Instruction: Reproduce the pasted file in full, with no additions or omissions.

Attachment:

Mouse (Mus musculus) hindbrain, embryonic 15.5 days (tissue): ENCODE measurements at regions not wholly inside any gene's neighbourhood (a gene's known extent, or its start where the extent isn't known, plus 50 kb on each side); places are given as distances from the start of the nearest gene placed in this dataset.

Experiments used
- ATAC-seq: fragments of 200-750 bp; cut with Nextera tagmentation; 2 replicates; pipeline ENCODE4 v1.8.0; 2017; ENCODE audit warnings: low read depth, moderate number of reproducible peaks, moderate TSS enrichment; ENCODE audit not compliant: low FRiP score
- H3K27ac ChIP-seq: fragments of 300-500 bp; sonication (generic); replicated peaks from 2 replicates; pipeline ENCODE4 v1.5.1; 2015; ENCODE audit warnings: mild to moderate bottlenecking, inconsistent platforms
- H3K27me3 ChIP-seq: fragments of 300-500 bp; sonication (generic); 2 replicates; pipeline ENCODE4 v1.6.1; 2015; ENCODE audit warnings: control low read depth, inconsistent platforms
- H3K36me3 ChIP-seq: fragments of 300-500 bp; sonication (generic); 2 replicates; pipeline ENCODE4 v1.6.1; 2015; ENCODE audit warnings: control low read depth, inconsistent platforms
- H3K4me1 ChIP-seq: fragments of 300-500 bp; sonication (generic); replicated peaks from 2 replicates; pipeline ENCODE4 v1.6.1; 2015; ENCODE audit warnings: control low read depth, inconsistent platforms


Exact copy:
Mouse (Mus musculus) hindbrain, embryonic 15.5 days (tissue): ENCODE measurements at regions not wholly inside any gene's neighbourhood (a gene's known extent, or its start where the extent isn't known, plus 50 kb on each side); places are given as distances from the start of the nearest gene placed in this dataset.

Experiments used
- ATAC-seq: fragments of 200-750 bp; cut with Nextera tagmentation; 2 replicates; pipeline ENCODE4 v1.8.0; 2017; ENCODE audit warnings: low read depth, moderate number of reproducible peaks, moderate TSS enrichment; ENCODE audit not compliant: low FRiP score
- H3K27ac ChIP-seq: fragments of 300-500 bp; sonication (generic); replicated peaks from 2 replicates; pipeline ENCODE4 v1.5.1; 2015; ENCODE audit warnings: mild to moderate bottlenecking, inconsistent platforms
- H3K27me3 ChIP-seq: fragments of 300-500 bp; sonication (generic); 2 replicates; pipeline ENCODE4 v1.6.1; 2015; ENCODE audit warnings: control low read depth, inconsistent platforms
- H3K36me3 ChIP-seq: fragments of 300-500 bp; sonication (generic); 2 replicates; pipeline ENCODE4 v1.6.1; 2015; ENCODE audit warnings: control low read depth, inconsistent platforms
- H3K4me1 ChIP-seq: fragments of 300-500 bp; sonication (generic); replicated peaks from 2 replicates; pipeline ENCODE4 v1.6.1; 2015; ENCODE audit warnings: control low read depth, inconsistent platforms